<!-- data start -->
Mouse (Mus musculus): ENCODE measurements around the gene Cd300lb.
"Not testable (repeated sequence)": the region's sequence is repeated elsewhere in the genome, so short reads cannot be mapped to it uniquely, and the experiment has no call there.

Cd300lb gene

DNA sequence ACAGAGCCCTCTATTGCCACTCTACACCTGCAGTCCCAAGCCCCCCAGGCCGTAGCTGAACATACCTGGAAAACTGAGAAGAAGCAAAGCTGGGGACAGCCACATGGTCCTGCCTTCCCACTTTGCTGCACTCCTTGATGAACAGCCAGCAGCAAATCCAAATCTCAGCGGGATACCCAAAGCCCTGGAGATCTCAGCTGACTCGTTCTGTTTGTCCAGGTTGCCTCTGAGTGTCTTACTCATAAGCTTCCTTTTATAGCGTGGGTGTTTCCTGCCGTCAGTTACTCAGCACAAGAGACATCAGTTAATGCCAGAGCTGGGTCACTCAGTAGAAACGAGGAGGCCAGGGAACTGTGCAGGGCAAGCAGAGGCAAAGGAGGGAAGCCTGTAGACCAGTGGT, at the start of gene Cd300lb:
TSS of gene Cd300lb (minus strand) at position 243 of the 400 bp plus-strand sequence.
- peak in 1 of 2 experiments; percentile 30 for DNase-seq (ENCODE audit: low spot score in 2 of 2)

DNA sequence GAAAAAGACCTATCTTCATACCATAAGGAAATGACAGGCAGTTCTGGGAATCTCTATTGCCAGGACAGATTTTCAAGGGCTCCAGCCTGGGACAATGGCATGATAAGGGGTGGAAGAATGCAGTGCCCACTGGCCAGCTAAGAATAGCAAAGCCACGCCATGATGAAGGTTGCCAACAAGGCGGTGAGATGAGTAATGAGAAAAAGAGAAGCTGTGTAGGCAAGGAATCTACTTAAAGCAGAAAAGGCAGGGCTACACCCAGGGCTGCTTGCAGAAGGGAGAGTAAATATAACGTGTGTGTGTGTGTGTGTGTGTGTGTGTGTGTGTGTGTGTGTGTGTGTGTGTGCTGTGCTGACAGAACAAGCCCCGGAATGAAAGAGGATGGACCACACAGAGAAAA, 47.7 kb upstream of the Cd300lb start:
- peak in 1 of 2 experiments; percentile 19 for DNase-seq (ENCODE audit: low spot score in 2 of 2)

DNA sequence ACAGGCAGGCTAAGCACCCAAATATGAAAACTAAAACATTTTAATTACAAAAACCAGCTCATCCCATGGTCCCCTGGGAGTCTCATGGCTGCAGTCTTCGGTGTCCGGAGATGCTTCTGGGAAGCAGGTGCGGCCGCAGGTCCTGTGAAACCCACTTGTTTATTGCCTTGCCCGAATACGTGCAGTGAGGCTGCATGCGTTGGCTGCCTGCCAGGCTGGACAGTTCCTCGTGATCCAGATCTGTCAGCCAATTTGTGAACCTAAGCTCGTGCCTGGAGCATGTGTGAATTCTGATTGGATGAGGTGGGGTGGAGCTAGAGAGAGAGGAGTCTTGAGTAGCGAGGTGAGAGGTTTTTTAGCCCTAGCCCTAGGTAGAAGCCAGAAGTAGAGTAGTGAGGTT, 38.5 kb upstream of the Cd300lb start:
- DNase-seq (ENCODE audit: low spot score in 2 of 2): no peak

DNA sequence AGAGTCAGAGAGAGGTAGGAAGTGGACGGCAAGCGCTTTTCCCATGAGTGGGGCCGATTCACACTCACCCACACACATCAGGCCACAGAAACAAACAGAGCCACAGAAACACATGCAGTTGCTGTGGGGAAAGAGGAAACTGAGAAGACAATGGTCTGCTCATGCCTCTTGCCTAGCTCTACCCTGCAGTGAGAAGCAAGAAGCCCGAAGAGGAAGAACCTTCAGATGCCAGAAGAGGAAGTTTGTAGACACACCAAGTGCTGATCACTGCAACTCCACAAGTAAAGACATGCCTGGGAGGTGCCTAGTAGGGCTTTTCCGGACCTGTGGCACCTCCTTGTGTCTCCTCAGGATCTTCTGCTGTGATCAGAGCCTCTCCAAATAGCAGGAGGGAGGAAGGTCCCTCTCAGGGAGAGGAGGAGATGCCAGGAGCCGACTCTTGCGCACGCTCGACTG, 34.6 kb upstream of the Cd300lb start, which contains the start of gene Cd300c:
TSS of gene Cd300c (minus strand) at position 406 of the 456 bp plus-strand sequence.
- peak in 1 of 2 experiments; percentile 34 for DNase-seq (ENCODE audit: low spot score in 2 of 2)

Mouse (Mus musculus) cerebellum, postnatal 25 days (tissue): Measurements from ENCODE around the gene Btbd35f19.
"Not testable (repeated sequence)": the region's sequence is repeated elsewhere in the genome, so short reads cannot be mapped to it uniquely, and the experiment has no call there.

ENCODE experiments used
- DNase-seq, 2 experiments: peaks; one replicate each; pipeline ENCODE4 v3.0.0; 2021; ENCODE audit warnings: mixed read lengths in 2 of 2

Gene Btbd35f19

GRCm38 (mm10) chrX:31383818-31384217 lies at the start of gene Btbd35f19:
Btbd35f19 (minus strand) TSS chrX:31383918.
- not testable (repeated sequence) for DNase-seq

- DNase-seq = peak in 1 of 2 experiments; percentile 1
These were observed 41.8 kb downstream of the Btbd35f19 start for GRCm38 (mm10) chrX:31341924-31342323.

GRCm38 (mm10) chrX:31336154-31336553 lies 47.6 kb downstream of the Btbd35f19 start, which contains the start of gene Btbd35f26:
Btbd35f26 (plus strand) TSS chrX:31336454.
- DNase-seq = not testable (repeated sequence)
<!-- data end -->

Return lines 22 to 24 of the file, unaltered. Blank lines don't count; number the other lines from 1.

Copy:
- DNase-seq = peak in 1 of 2 experiments; percentile 1
These were observed 41.8 kb downstream of the Btbd35f19 start for GRCm38 (mm10) chrX:31341924-31342323.

GRCm38 (mm10) chrX:31336154-31336553 lies 47.6 kb downstream of the Btbd35f19 start, which contains the start of gene Btbd35f26: